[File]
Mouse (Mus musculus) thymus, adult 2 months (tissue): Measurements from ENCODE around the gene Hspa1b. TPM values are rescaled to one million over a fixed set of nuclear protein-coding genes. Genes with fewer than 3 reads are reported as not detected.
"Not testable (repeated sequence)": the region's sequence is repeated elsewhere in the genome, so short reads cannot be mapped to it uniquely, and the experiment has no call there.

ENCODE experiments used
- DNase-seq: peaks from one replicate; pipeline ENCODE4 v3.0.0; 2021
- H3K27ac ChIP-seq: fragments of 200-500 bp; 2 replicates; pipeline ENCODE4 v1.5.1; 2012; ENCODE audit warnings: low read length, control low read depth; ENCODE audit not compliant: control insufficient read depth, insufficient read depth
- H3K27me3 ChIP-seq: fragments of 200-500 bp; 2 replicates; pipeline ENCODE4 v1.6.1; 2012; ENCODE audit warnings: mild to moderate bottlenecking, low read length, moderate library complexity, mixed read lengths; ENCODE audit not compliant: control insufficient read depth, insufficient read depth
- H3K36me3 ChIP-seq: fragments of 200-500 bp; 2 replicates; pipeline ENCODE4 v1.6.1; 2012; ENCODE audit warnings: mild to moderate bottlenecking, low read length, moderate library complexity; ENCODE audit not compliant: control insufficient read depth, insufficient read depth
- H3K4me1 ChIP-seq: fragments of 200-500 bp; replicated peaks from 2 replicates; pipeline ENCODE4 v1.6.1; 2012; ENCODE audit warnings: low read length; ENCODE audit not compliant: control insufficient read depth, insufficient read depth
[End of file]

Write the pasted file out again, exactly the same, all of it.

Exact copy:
Mouse (Mus musculus) thymus, adult 2 months (tissue): Measurements from ENCODE around the gene Hspa1b. TPM values are rescaled to one million over a fixed set of nuclear protein-coding genes. Genes with fewer than 3 reads are reported as not detected.
"Not testable (repeated sequence)": the region's sequence is repeated elsewhere in the genome, so short reads cannot be mapped to it uniquely, and the experiment has no call there.

ENCODE experiments used
- DNase-seq: peaks from one replicate; pipeline ENCODE4 v3.0.0; 2021
- H3K27ac ChIP-seq: fragments of 200-500 bp; 2 replicates; pipeline ENCODE4 v1.5.1; 2012; ENCODE audit warnings: low read length, control low read depth; ENCODE audit not compliant: control insufficient read depth, insufficient read depth
- H3K27me3 ChIP-seq: fragments of 200-500 bp; 2 replicates; pipeline ENCODE4 v1.6.1; 2012; ENCODE audit warnings: mild to moderate bottlenecking, low read length, moderate library complexity, mixed read lengths; ENCODE audit not compliant: control insufficient read depth, insufficient read depth
- H3K36me3 ChIP-seq: fragments of 200-500 bp; 2 replicates; pipeline ENCODE4 v1.6.1; 2012; ENCODE audit warnings: mild to moderate bottlenecking, low read length, moderate library complexity; ENCODE audit not compliant: control insufficient read depth, insufficient read depth
- H3K4me1 ChIP-seq: fragments of 200-500 bp; replicated peaks from 2 replicates; pipeline ENCODE4 v1.6.1; 2012; ENCODE audit warnings: low read length; ENCODE audit not compliant: control insufficient read depth, insufficient read depth